Rising Above the Negativity to Sludge to Live in the “Heavenlies”

Scripture tells me I’ve been “seated in the heanvenlies” but I often allow myself to get caught up in the sludge of negativity. Of anxiety and uncertainty. Of pride and selfishness.

I can become so consumed with all the chaos and noise around me, I forget I was redeemed to rise above.

When this happens, I must remind myself of who I am, who I belong to, and therefore who’s sovereign over the big and little details of not just my life, but all of humanity overall.

I’m not a powerless, helpless orphan forced to navigate this harsh world on my own. I’m blessed with every spiritual blessing, chosen, adopted into God’s family as His beloved child, forgiven, and lavished with kindness by the One who has full authority of all things, my family and circumstances included, and is, at this moment working everything out in accordance with His good and perfect will. (Eph. 1:4-11).

Standing on those truths allows me to shift from reactionary living to empowered, courageous, and eternally impactful purpose.

To look beyond the problems and concerns of today to the victory of tomorrow.

Last month, I spent an evening serving in a local church spanning three stories accessed by relatively steep stairs. As children raced up and down, their breath grew heavy, their faces sweaty, and their legs fatigued. The younger ones, however, moved much slower, their much shorter legs greatly challenged.

Standing at the bottom, or even the midway point, the climb ahead of them must have felt monumental, as if the staircase went on forever.

You may know precisely what that feels like.

One little girl in particular, perhaps two years old, clearly labored for every step. Her father, holding her hand, watched her patiently, lovingly, gently tugging her forward. Then, about halfway up, likely sensing her strength was gone, he scooped her up and balanced her on his shoulder.

Resting deeply in his embrace, she smiled and watched his strong and sure feet take her higher and higher, effortlessly. From that view, those stairs looked much different. A little less steep, each one not quite so high. Not nearly so insurmountable.

This is the type of view our heavenly Father offers. He knows our journey is tough. Exhausting. He knows, at times, the climb feels never-ending, and ten times more so when we survey the staircase from a ground level view. But God wants us to shift our perspective. To remember we’re not stuck in the muck that appears to stretch for miles in every direction. The anger and confusion and uncertainty of this present world. We are, at this moment, raised up with Christ and seated with him in the heavenly realms.”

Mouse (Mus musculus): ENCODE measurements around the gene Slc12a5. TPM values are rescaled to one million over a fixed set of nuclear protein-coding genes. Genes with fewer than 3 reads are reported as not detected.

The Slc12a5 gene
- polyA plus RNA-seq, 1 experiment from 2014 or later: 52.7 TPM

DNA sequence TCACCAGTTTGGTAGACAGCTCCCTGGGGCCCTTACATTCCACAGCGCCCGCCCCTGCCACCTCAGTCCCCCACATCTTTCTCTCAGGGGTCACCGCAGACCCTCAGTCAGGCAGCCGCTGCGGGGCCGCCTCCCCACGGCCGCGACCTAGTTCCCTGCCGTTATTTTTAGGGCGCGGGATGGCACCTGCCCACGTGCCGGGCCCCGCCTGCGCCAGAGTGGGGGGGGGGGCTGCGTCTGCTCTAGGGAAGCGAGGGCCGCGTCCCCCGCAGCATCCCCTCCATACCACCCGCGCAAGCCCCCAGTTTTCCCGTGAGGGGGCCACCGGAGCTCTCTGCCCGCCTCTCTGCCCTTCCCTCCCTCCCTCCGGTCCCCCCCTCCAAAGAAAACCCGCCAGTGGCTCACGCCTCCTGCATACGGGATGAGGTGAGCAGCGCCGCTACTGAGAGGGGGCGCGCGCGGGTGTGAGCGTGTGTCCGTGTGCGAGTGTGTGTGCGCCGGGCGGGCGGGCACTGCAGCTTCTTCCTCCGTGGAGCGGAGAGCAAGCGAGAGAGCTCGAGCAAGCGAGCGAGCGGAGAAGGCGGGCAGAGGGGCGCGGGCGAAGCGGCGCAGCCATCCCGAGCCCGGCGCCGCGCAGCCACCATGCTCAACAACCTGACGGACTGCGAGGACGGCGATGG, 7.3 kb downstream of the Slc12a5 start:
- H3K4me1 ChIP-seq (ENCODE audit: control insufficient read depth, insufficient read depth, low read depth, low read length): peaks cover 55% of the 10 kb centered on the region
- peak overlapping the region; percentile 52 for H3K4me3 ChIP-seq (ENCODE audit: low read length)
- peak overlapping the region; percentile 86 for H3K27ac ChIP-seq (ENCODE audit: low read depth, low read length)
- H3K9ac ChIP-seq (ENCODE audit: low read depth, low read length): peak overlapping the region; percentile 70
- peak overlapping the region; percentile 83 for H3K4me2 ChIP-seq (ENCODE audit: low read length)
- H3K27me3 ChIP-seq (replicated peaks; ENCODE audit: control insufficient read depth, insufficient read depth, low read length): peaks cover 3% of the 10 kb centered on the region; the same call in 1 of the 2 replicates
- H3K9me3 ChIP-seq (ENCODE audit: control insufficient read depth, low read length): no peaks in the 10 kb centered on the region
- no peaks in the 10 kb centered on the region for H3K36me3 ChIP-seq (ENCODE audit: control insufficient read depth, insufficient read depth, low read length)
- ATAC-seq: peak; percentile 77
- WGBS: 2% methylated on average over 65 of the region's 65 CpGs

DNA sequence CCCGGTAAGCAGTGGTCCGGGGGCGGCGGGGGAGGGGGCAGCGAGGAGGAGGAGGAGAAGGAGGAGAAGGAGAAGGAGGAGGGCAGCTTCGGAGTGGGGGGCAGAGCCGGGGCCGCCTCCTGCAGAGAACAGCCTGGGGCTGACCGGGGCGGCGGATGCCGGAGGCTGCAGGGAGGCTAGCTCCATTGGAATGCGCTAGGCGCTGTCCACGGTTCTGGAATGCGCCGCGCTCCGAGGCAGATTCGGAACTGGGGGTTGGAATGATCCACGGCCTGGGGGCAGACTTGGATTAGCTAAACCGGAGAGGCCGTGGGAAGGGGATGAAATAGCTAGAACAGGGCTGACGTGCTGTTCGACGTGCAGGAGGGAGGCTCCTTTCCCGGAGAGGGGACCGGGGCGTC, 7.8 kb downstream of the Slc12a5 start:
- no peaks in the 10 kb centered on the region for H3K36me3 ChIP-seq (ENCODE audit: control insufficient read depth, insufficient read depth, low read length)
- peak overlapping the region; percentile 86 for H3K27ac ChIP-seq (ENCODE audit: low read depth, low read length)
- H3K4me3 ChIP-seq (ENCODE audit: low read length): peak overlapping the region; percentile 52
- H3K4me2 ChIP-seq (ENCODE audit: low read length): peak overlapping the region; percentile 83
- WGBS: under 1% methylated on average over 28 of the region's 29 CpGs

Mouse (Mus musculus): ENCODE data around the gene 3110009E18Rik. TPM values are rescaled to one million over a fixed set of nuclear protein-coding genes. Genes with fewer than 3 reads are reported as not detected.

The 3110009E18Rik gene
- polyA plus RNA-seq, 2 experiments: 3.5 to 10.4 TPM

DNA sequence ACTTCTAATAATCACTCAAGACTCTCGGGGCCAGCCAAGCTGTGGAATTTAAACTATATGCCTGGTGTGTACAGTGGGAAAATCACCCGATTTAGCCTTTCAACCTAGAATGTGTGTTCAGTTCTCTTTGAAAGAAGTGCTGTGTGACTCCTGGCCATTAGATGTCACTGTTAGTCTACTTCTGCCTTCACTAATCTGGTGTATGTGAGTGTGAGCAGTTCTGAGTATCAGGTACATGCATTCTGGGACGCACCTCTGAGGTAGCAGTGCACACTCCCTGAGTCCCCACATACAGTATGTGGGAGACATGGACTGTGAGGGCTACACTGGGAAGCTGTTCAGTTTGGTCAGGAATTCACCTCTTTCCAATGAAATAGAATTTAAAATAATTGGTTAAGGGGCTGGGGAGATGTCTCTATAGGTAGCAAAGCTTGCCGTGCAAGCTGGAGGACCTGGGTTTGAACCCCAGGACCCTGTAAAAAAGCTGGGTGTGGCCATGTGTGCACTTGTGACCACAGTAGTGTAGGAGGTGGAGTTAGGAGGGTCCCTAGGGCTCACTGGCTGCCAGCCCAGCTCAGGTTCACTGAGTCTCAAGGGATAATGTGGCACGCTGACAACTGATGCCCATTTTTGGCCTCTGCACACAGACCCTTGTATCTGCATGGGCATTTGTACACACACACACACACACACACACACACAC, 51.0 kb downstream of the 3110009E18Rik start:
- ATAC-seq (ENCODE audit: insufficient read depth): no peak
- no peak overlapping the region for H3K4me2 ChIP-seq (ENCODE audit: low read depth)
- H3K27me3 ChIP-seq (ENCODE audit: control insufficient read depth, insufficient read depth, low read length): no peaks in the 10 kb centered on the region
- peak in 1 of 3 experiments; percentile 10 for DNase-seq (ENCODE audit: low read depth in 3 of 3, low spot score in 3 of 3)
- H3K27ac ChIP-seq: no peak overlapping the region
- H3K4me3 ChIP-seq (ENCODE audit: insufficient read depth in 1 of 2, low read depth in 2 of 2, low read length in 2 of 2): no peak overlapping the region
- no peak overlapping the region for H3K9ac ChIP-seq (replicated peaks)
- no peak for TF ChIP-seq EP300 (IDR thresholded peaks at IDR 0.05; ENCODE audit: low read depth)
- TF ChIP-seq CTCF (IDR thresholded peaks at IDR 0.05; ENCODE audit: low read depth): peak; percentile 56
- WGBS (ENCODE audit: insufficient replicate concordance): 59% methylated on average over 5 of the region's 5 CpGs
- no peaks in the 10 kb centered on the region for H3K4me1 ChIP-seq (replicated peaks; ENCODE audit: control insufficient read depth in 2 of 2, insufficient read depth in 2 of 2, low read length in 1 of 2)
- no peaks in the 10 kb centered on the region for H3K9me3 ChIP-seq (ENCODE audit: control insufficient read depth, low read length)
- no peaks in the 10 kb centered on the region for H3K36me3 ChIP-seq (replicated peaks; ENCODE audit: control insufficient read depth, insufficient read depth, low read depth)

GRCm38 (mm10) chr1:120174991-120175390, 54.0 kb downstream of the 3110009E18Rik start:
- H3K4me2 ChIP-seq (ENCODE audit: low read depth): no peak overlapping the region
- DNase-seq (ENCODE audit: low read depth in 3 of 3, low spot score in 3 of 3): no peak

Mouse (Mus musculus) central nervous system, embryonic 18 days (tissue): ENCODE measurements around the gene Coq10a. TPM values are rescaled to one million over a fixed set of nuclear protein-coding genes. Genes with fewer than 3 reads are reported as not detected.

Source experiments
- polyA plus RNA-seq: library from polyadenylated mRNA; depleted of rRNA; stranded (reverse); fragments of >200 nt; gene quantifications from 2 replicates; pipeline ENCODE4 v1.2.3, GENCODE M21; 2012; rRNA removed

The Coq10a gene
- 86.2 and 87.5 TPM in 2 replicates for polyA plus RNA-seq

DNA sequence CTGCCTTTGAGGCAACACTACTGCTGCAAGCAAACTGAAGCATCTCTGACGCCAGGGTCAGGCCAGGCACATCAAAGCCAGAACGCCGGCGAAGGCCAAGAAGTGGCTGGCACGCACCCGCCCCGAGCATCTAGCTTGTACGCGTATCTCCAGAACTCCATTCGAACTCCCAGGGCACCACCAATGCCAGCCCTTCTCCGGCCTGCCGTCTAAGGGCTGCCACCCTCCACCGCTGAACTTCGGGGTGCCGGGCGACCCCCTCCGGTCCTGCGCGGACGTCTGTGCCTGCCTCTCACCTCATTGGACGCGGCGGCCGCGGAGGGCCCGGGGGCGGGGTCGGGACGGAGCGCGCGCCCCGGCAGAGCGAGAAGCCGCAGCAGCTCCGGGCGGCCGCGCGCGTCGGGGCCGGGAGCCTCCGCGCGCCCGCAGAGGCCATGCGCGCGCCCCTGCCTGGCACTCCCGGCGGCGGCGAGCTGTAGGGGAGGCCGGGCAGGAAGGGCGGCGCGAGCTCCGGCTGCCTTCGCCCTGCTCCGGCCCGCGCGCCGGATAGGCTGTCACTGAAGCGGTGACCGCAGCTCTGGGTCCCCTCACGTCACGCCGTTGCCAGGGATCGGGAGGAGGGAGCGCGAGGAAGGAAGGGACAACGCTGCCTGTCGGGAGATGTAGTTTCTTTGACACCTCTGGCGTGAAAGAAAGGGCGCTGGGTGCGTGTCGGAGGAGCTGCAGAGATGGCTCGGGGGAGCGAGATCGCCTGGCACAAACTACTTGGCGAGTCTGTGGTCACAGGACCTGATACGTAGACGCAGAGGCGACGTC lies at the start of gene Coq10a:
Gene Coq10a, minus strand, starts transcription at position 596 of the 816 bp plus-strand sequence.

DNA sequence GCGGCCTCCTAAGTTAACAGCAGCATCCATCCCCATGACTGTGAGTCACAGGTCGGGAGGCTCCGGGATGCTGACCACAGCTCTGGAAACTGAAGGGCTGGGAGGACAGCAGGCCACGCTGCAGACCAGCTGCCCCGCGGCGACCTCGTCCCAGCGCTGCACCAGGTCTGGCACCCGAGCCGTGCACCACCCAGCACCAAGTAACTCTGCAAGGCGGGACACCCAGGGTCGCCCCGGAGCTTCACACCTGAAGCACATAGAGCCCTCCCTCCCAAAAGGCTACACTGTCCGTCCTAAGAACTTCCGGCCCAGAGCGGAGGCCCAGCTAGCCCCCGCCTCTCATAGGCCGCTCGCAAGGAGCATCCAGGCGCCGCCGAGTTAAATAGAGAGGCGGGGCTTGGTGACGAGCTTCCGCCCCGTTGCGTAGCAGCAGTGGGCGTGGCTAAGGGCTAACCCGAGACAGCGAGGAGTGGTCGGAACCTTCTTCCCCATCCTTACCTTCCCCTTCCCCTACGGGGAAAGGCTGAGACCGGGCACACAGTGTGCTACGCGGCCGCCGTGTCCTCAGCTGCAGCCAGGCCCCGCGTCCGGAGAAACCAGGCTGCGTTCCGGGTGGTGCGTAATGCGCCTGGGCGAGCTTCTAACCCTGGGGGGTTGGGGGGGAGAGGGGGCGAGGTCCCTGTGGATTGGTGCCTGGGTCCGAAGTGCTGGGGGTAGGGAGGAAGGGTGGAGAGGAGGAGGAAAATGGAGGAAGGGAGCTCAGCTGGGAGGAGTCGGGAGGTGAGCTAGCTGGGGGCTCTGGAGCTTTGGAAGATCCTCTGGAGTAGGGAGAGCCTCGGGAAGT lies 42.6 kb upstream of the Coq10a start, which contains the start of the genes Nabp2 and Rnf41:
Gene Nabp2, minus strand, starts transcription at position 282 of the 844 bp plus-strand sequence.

Our home is elsewhere, so though we still struggle with the day to day, we have the power and authority in Christ to do as victorious daughters of the risen King. Notice, this is the truth. Where we presently, at this moment, reside.

Jesus paid a high price to grant us this position. With every action, reaction, and interaction, may we choose to live in the reality of this standing.

Let’s talk about this! How often do you give negative thinking more power than God’s voice? How can you more intentionally and more consistently focus on truth? What are some ways you currently do this? Share your thoughts, examples, and suggestions with us, because we can all learn from and encourage one another.

You may find this video, week one’s video presentation for our Becoming His Princess Bible study, encouraging and helpful as well.


 

If you haven’t grabbed your free copy of our study yet, you can do so HERE.

Want me or my team to come speak to your Bible study group, Moms group, or next women’s event? Contact me HERE.

Advertisements

Cultivating Sincere Love

 

Image of a sunrise peaking out from behind storm clouds and text pulled from the post.

We can’t feed bitterness and simultaneously cultivate joy. We won’t experience the full to overflowing life Jesus promised if we cling to unforgiveness. And perhaps most importantly, we can’t display the beautiful, grace-giving love our world needs when pride, envy, or malice clog our hearts.

I wish I could say I routinely radiate Christ, but unless I guard against this, when difficulties hit, I’m often quick to complain and slow to pray. I’m easily distracted by the imperfect, unexpected, or undesired rather than the abundance of blessings God’s provided.